On a recent trip to the corn field formerly known as Sneedsboro, I saw a large map of Anson County, published anonymously in 1904. An internet search that evening quickly revealed the surveyors and cartographer. Continue reading “1904 map of Anson County”
On 30 October 1629, King Charles I issued a grant to Sir Robert Heath, his attorney general, for all the land in North America between 31° and 36° north latitude. This land was designated Carolana, i.e. “land of Charles.” During the next 150 years, Carolana made sporadic and wandering appearances on maps. Continue reading “The cartographic wanderings of Carolana”
C.M. Miller authored at least eleven North Carolina county maps (nine separate counties) during the early 20th Century. Who was this forgotten cartographer, and which counties did he map? Continue reading “C. M. Miller: North Carolina’s preeminent county map maker”
Cartographic historians and collectors of 18th Century maps of what is now Virginia and the Carolinas love “wow” maps, such as the Churton-Collet map of North Carolina and the Fry-Jefferson map of Virginia. A few maps, such as Carte de la Caroline Meridionale et Septentrionale et de la Virginie, receive no love at all and are essentially ignored. Why is that? Continue reading “No love for Carte de la Caroline”
Renowned British map dealer, scholar, and author Philip Burden made an exciting discovery at the Admiralty Library in Portsmouth, UK. Burden discovered four previously unrecorded small charts of locations on the east coast of North America, bound within an extremely rare small atlas by Philip Lea. Continue reading “John Lawson’s virtually unknown published map of “Ocacock Inlet””
Hidden in Plain Sight – some remarkable maps of Wachovia/Forsyth County/Winston-Salem
A few months ago, I attended a lecture at the Moravian Archives in Winston-Salem. While there, I had the opportunity to see several manuscript and printed maps of Forsyth County displayed on the walls of the Archives. Continue reading “Treasures of the Moravian Archives – E. A. Vogler’s 1863 Map of Forsyth County”
A Conference on Sir Walter Raleigh
Four Hundred Years After His Death
On Thursday, September 6 through Saturday, September 8, 2018, fourteen leading scholars will share their knowledge and current research on the life and impact of Sir Walter Raleigh (1554?-1618). Raleigh 400: A Conference on Sir Walter Raleigh Four Hundred Years After His Death will be held at the Wilson Special Collections Library, part of the University Libraries on the campus of the University of North Carolina at Chapel Hill.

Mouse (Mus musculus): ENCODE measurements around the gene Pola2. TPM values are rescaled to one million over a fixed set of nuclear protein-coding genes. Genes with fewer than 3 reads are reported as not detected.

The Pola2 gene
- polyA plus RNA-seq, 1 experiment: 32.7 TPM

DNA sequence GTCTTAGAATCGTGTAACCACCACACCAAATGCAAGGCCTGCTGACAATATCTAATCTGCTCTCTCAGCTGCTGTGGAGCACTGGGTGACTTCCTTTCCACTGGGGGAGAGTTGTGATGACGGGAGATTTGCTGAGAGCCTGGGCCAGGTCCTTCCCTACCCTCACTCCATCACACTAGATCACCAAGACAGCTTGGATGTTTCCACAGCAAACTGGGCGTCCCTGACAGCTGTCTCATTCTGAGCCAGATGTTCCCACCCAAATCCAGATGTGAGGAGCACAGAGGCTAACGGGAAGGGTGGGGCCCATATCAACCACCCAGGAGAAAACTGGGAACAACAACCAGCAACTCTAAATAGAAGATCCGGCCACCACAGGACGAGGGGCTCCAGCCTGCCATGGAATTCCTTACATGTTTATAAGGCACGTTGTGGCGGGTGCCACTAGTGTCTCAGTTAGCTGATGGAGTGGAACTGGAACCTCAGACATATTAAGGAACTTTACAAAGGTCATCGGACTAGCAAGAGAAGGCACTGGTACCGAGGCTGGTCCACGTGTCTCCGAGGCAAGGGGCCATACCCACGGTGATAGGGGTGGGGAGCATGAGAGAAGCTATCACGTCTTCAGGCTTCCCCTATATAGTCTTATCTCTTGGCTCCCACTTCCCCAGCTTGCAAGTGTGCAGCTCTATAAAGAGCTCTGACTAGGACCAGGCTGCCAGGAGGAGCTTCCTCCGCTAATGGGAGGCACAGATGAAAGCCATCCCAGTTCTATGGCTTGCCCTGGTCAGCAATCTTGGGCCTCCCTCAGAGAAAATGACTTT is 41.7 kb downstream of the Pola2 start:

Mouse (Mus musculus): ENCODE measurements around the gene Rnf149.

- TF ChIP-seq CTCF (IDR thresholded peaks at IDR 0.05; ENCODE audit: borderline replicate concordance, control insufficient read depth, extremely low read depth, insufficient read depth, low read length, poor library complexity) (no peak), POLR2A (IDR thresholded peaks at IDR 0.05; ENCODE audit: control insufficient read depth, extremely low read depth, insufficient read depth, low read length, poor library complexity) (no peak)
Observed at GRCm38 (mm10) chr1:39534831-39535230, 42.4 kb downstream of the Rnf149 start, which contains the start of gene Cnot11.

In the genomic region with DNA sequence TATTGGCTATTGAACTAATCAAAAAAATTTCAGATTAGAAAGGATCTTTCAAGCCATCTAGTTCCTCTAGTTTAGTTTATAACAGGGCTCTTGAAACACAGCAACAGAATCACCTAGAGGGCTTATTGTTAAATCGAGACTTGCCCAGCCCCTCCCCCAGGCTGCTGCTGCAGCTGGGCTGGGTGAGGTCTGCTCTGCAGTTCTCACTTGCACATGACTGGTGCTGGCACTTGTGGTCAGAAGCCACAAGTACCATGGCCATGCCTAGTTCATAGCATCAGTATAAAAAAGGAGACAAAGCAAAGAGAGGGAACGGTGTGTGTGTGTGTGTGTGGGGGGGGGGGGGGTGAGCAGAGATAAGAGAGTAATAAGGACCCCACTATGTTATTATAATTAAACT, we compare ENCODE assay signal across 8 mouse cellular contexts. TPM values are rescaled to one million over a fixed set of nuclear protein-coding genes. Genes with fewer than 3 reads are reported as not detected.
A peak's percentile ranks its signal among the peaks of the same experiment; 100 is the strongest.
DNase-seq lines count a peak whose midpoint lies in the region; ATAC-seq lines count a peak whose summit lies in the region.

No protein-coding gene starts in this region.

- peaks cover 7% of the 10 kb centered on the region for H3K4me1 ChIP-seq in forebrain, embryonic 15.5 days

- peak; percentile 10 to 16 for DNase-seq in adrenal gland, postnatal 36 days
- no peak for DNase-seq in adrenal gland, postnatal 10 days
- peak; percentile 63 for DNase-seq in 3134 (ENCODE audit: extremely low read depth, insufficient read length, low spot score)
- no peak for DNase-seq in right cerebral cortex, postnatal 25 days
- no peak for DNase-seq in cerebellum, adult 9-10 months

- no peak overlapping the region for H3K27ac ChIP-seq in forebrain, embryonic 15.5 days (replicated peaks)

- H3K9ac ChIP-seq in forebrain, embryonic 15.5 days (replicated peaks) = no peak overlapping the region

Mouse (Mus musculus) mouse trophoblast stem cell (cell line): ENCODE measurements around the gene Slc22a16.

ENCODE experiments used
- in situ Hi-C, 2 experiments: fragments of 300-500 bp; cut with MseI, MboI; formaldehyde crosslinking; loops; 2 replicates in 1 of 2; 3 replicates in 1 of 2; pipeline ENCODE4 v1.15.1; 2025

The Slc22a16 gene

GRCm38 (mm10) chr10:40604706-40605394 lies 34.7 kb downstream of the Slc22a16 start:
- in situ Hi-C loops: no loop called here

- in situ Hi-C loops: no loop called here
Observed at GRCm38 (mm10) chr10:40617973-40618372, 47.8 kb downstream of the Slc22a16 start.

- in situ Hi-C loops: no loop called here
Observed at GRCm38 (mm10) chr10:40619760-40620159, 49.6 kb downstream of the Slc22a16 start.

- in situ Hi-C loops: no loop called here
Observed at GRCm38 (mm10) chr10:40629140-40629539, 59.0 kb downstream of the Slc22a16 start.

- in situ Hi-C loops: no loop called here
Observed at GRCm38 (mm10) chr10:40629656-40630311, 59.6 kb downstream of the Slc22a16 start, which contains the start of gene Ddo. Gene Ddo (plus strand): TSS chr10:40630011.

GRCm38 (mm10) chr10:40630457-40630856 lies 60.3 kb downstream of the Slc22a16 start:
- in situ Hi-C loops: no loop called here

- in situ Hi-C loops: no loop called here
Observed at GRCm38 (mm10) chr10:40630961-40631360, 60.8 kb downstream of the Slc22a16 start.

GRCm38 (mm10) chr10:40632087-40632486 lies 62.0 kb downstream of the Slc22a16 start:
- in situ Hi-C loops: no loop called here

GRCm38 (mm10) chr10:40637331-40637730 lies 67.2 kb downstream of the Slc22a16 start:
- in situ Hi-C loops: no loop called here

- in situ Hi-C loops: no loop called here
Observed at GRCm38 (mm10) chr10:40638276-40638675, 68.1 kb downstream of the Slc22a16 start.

The conference is open to the public but will be geared toward a scholarly audience. Advance registration is required. Admission is free, with the exception of the dinner and talk on Friday evening, September 7.
The conference is sponsored by the Wilson Special Collections Library’s North Carolina Collection and Rare Book Collection and the Program in Medieval and Early Modern Studies at the University of North Carolina at Chapel Hill.
Questions: Please call the North Carolina Collection at 919-962-1172.
Eighteenth Century South Carolina surveyor James Cook has been dead for over 200 years. Let’s make believe he’s still living and still surveying. What else would he be doing? He’d be suing several late 20th and early 21st century writers and publishers for libel. His case would be a slam dunk. Let’s examine the evidence of libel and then the facts. Continue reading “History Derailed, or, the libel of James Cook.”
One noticeable feature on a select few Carolina coastal charts published during the last half of the 18th century is a row of trees along the Grand Strand, a section of coast now dominated by high rise hotels and condos. Who “planted” these trees? Daniel Dunbibin or Nicholas Pocock?
When the English shifted their colonization efforts north from Roanoke Island to the James River and Chesapeake Bay, they took the name “Virginia” with them. So what did they call North Carolina once they absconded with its original Virginia moniker? Ould Virginia, of course.
Theodor de Bry’s 1590 published engraving of John White’s map of Virginia was the first printed map focused specifically on what is now North Carolina. The second such map was published by John Smith in his 1624 book, The Generall Historie of Virginia, New-England, and the Summer Isles... Continue reading “Ould Virginia, one of many newe names that didn’t stick.”
Have you seen the Land of Eden? No, it’s not in Mesopotamia. At least not William Byrd’s Eden. Byrd’s original Land of Eden was in North Carolina. Continue reading “The Land of Eden”